Volume 529, May 2011
|Number of page(s)||6|
|Published online||22 April 2011|
Solar winds along curved magnetic field lines
Shandong Provincial Key Laboratory of Optical Astronomy &
Solar-Terrestrial Environment, School of Space Science and Physics, Shandong
University at Weihai,
2 State Key Laboratory of Space Weather, Chinese Academy of Sciences, 100190 Beijing, PR China
Accepted: 24 March 2011
Context. Both remote-sensing measurements using the interplanetary scintillation (IPS) technique and in-situ measurements by the Ulysses spacecraft show a bimodal structure for the solar wind at solar minimum conditions. At present it still remains to address why the fast wind is fast and the slow wind is slow. While a robust empirical correlation exists between the coronal expansion rate fc of the flow tubes and the speeds v measured in situ, a more detailed data analysis suggests that v depends on more than just fc.
Aims. We examine whether the non-radial shape of field lines, which naturally accompanies any non-radial expansion, could be an additional geometrical factor.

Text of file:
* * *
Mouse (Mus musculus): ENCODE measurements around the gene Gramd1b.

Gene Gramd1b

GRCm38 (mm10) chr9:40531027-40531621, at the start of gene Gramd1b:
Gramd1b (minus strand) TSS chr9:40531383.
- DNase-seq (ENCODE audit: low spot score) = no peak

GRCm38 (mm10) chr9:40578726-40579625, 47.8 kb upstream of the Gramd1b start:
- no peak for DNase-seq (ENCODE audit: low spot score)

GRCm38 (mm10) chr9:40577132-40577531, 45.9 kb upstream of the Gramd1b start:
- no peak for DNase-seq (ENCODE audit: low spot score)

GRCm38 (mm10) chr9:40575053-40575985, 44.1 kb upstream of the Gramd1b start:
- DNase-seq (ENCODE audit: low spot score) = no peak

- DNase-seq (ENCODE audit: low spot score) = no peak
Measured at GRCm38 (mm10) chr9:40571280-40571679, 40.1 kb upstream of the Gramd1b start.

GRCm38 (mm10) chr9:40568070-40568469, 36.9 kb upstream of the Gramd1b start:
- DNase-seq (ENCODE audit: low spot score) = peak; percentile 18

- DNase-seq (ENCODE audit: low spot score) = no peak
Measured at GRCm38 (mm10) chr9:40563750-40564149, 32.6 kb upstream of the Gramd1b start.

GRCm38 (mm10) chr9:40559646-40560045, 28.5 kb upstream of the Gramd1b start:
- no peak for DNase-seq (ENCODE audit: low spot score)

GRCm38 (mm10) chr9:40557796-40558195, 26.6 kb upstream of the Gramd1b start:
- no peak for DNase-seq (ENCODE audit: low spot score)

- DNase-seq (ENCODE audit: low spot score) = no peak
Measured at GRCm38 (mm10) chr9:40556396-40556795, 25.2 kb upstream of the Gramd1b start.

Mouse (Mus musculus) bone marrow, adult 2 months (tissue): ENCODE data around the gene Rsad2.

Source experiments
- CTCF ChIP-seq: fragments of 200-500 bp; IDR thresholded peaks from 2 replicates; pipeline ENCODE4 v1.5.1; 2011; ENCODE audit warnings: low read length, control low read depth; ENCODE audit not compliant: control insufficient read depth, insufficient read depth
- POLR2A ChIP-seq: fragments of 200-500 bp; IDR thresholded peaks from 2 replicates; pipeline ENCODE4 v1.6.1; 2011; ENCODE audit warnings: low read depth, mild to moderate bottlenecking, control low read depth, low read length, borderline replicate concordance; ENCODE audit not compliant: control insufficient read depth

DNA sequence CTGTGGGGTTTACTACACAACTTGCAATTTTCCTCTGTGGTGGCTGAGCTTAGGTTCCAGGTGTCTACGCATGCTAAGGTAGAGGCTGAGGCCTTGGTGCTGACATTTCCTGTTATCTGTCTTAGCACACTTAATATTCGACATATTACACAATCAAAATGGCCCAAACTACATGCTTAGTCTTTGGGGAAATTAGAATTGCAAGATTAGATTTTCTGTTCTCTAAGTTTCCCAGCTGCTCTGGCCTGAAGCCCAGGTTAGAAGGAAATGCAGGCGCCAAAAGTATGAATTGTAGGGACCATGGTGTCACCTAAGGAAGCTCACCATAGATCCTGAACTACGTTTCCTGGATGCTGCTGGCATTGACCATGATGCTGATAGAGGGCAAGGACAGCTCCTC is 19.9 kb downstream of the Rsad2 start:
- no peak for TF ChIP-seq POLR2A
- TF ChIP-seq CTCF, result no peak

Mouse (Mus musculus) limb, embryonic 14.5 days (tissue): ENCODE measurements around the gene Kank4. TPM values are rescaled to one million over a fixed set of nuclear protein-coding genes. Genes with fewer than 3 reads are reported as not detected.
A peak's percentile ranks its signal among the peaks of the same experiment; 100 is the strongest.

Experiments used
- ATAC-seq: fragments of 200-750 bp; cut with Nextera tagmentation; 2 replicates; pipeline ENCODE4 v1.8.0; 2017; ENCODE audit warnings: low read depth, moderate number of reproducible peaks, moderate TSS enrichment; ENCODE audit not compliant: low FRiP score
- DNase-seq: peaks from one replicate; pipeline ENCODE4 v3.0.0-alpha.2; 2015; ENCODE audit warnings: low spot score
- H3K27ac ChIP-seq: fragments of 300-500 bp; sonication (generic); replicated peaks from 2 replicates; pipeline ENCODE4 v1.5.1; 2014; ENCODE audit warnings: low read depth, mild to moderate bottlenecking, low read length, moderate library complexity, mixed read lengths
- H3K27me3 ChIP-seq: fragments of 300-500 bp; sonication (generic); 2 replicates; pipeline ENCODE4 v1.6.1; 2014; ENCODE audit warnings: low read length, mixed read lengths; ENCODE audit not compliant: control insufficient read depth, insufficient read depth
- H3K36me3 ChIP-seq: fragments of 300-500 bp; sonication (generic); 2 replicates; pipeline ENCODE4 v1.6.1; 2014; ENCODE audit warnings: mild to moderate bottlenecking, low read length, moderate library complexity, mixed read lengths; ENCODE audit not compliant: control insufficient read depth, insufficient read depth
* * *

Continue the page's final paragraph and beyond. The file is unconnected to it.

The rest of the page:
Methods. We solved the transport equations incorporating the heating from turbulent Alfvén waves for an electron-proton solar wind along curved field lines given by an analytical magnetic field model, which is representative of a solar minimum corona.
Results. The field line shape is found to influence the solar wind parameters substantially, reducing the asymptotic speed by up to ~130 km s-1 or by ~28% in relative terms, compared with the case where the field line curvature is neglected. This effect was interpreted in the general framework of energy addition in the solar wind: compared to the straight case, the field line curvature enhances the effective energy deposition to the subsonic flow, which results in a higher proton flux and a lower terminal proton speed.
Conclusions. Our computations suggest that the field line curvature could be a geometrical factor which, in addition to the tube expansion, substantially influences the solar wind speed. Furthermore, although the field line curvature is unlikely to affect the polar fast solar wind at solar minima, it does help make the wind at low latitudes slow, which in turn helps better reproduce the Ulysses measurements.
Key words: waves / solar wind / stars: winds, outflows
© ESO, 2011
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